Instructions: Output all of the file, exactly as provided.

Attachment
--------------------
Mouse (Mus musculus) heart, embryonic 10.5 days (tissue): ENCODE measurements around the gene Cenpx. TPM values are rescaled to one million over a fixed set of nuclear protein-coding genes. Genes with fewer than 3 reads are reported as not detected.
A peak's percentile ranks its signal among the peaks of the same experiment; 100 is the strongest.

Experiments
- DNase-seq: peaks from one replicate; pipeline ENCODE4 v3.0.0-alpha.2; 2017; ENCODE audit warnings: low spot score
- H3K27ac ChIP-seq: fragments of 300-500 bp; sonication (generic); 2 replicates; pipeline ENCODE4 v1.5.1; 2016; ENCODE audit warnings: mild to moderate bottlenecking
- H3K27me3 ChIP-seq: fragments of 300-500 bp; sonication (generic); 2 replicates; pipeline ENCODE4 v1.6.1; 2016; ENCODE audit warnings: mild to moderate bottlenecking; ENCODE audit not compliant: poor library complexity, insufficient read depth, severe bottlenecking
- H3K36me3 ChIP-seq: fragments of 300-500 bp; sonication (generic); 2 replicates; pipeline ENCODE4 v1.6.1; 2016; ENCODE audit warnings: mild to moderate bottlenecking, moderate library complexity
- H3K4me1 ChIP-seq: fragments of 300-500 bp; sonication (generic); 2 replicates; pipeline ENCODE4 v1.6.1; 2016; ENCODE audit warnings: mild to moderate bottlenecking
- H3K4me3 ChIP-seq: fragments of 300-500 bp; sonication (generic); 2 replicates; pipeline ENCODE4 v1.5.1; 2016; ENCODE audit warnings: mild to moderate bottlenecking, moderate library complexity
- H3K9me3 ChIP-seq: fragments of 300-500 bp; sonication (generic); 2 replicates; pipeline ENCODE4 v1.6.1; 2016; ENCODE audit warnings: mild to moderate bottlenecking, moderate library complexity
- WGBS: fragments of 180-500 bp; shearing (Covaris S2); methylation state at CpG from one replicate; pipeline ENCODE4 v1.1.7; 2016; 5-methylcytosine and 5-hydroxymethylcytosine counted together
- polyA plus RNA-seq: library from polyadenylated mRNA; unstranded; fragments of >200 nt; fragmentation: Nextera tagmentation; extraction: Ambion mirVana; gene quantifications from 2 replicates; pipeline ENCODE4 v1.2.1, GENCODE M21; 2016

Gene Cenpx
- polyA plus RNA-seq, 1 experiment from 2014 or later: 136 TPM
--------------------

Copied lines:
Mouse (Mus musculus) heart, embryonic 10.5 days (tissue): ENCODE measurements around the gene Cenpx. TPM values are rescaled to one million over a fixed set of nuclear protein-coding genes. Genes with fewer than 3 reads are reported as not detected.
A peak's percentile ranks its signal among the peaks of the same experiment; 100 is the strongest.

Experiments
- DNase-seq: peaks from one replicate; pipeline ENCODE4 v3.0.0-alpha.2; 2017; ENCODE audit warnings: low spot score
- H3K27ac ChIP-seq: fragments of 300-500 bp; sonication (generic); 2 replicates; pipeline ENCODE4 v1.5.1; 2016; ENCODE audit warnings: mild to moderate bottlenecking
- H3K27me3 ChIP-seq: fragments of 300-500 bp; sonication (generic); 2 replicates; pipeline ENCODE4 v1.6.1; 2016; ENCODE audit warnings: mild to moderate bottlenecking; ENCODE audit not compliant: poor library complexity, insufficient read depth, severe bottlenecking
- H3K36me3 ChIP-seq: fragments of 300-500 bp; sonication (generic); 2 replicates; pipeline ENCODE4 v1.6.1; 2016; ENCODE audit warnings: mild to moderate bottlenecking, moderate library complexity
- H3K4me1 ChIP-seq: fragments of 300-500 bp; sonication (generic); 2 replicates; pipeline ENCODE4 v1.6.1; 2016; ENCODE audit warnings: mild to moderate bottlenecking
- H3K4me3 ChIP-seq: fragments of 300-500 bp; sonication (generic); 2 replicates; pipeline ENCODE4 v1.5.1; 2016; ENCODE audit warnings: mild to moderate bottlenecking, moderate library complexity
- H3K9me3 ChIP-seq: fragments of 300-500 bp; sonication (generic); 2 replicates; pipeline ENCODE4 v1.6.1; 2016; ENCODE audit warnings: mild to moderate bottlenecking, moderate library complexity
- WGBS: fragments of 180-500 bp; shearing (Covaris S2); methylation state at CpG from one replicate; pipeline ENCODE4 v1.1.7; 2016; 5-methylcytosine and 5-hydroxymethylcytosine counted together
- polyA plus RNA-seq: library from polyadenylated mRNA; unstranded; fragments of >200 nt; fragmentation: Nextera tagmentation; extraction: Ambion mirVana; gene quantifications from 2 replicates; pipeline ENCODE4 v1.2.1, GENCODE M21; 2016

Gene Cenpx
- polyA plus RNA-seq, 1 experiment from 2014 or later: 136 TPM